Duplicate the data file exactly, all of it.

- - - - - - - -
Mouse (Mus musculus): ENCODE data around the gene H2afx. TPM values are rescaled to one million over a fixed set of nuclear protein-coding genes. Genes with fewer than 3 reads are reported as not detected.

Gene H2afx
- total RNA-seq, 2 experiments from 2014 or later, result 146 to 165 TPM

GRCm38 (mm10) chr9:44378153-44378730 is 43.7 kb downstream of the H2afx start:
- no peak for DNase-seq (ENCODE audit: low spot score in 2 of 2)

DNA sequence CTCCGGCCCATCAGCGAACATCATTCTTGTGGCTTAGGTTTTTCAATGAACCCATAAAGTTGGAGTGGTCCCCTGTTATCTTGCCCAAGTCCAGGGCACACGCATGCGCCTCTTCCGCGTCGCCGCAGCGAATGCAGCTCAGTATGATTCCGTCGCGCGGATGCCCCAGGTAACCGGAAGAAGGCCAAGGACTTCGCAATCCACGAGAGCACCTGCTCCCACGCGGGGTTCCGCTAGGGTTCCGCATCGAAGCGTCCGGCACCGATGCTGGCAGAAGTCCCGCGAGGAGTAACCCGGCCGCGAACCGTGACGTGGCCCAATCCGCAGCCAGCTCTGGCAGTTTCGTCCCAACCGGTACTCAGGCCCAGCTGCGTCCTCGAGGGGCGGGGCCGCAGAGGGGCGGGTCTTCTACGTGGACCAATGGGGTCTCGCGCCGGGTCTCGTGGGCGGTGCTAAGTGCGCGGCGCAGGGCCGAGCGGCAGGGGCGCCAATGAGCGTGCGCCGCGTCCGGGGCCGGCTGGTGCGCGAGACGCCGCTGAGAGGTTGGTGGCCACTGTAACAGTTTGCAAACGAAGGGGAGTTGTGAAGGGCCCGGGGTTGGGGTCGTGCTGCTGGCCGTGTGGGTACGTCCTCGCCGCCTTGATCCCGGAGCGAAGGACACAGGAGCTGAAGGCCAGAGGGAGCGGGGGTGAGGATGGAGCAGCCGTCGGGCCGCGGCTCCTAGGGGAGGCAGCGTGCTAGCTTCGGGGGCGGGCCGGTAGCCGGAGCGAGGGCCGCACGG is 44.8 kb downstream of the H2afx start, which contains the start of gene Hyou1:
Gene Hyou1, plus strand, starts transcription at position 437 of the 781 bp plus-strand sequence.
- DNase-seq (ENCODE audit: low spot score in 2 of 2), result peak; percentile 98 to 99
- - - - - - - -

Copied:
Mouse (Mus musculus): ENCODE data around the gene H2afx. TPM values are rescaled to one million over a fixed set of nuclear protein-coding genes. Genes with fewer than 3 reads are reported as not detected.

Gene H2afx
- total RNA-seq, 2 experiments from 2014 or later, result 146 to 165 TPM

GRCm38 (mm10) chr9:44378153-44378730 is 43.7 kb downstream of the H2afx start:
- no peak for DNase-seq (ENCODE audit: low spot score in 2 of 2)

DNA sequence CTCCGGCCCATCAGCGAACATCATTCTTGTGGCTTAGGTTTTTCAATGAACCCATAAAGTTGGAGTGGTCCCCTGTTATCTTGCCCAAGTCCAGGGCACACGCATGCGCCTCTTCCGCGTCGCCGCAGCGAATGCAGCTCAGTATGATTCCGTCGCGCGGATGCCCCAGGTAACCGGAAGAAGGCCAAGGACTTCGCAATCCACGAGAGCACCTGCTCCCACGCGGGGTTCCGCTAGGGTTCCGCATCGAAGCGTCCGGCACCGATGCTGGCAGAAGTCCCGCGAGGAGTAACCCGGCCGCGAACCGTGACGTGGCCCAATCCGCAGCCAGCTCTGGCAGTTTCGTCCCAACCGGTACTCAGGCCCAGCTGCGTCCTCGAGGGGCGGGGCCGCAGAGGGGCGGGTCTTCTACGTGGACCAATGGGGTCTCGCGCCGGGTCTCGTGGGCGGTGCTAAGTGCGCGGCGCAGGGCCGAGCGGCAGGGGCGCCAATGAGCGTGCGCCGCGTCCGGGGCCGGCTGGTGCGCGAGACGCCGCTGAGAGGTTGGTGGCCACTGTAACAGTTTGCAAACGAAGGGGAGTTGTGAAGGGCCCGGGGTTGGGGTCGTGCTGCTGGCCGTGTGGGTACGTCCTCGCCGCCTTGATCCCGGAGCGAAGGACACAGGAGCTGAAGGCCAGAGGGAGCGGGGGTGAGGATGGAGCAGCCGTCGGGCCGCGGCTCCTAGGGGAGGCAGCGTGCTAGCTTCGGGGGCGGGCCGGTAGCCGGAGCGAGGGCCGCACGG is 44.8 kb downstream of the H2afx start, which contains the start of gene Hyou1:
Gene Hyou1, plus strand, starts transcription at position 437 of the 781 bp plus-strand sequence.
- DNase-seq (ENCODE audit: low spot score in 2 of 2), result peak; percentile 98 to 99